Mark Senden is quietly a driving force behind championship teams. . . and everything like that

The UND senior center captained his high school and junior hockey teams to championships. Now, he's back in St. Paul, where he made his mark with Wayzata.

Mark Senden raises the Penrose Cup with teammates Zach Driscoll (33), Connor Ford (21) and Griffin Ness (11).
Mark Kuhlmann / UND athletics

ST. PAUL, Minn. — Mark Senden ended up on Jimmy Kimmel Live the last time he played in Xcel Energy Center.

After winning his quarterfinal game at the Minnesota Class AA boys high school hockey tournament, Senden was interviewed on live television. Standing on the ice in his full gear, he dropped the phrase, "and everything like that" six times in the span of 20 seconds.

The clip went viral. It ended up on Kimmel's late-night talk show.

"It definitely blew up a lot," Senden said. "I got some texts in the middle of the night like, 'Oh, you were on Jimmy Kimmel.' I was like 'I think you've got the wrong guy.'"

The irony of the unexpected blast of attention is that Senden is a guy who rarely receives any of it.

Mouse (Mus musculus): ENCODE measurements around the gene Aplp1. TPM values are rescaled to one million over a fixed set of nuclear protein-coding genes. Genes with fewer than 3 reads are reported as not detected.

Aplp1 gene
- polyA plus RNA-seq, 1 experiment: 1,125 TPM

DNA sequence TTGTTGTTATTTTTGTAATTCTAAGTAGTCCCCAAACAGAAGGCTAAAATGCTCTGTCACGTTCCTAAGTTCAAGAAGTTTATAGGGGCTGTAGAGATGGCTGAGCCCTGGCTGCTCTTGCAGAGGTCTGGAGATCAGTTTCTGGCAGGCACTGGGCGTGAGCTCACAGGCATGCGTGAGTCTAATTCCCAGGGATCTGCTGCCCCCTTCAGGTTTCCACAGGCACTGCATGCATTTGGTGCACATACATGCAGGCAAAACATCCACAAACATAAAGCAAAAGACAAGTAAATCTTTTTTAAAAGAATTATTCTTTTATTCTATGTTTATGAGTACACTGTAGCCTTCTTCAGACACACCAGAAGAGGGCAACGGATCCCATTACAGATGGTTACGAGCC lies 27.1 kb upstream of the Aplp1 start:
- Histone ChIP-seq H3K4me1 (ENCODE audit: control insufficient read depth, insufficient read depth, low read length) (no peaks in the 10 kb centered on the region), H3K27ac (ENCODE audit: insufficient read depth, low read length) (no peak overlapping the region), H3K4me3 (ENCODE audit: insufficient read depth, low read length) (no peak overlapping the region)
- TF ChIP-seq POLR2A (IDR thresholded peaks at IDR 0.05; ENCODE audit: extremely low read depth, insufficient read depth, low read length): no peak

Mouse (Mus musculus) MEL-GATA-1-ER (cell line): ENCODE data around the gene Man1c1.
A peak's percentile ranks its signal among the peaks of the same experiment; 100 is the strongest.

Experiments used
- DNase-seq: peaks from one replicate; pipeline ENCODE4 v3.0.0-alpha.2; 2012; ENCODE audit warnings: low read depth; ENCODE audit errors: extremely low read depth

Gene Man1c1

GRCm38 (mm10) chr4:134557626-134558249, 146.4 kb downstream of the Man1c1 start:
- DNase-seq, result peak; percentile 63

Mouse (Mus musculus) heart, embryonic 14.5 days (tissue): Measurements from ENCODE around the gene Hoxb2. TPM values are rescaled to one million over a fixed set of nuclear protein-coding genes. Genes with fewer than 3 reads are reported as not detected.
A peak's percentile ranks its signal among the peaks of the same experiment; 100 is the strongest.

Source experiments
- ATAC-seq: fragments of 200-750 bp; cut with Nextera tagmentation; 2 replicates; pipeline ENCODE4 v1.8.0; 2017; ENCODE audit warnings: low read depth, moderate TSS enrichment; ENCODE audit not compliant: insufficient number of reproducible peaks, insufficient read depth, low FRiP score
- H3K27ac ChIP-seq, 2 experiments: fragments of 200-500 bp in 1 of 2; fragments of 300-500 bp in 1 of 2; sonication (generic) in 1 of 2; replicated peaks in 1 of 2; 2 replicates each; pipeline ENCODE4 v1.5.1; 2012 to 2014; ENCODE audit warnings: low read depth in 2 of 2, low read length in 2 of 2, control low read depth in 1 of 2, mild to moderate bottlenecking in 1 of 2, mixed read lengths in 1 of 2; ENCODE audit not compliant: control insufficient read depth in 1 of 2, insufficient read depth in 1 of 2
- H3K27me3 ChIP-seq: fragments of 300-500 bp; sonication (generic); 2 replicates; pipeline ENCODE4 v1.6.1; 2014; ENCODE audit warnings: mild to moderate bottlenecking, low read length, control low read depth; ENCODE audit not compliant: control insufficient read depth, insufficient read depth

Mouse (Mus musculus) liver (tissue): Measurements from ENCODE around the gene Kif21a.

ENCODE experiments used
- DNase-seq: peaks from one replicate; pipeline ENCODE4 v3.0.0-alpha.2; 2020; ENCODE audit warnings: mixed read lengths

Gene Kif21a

What happened two nights later on that same ice sheet was much more typical Mark Senden.

He captained Wayzata to the 2016 state title game, where he produced what seemed to be a pedestrian stat line: no goals, no assists, two shots on goal and a plus-1 rating.

But his assignment that night was to follow around Eden Prairie star Casey Mittelstadt, who later went on to win Minnesota's Mr. Hockey award and become a top-10 NHL Draft pick.

Mittelstadt, who racked up six points in the quarterfinals and five in the semis, had just one point in the championship game, and it came on the power play. He was held off the scoresheet at even strength. Wayzata won, upsetting No. 1 Eden Prairie.

Senden was not one of the 12 players voted to the all-tournament team. That's not a surprise. His contributions are rarely publicly recognized.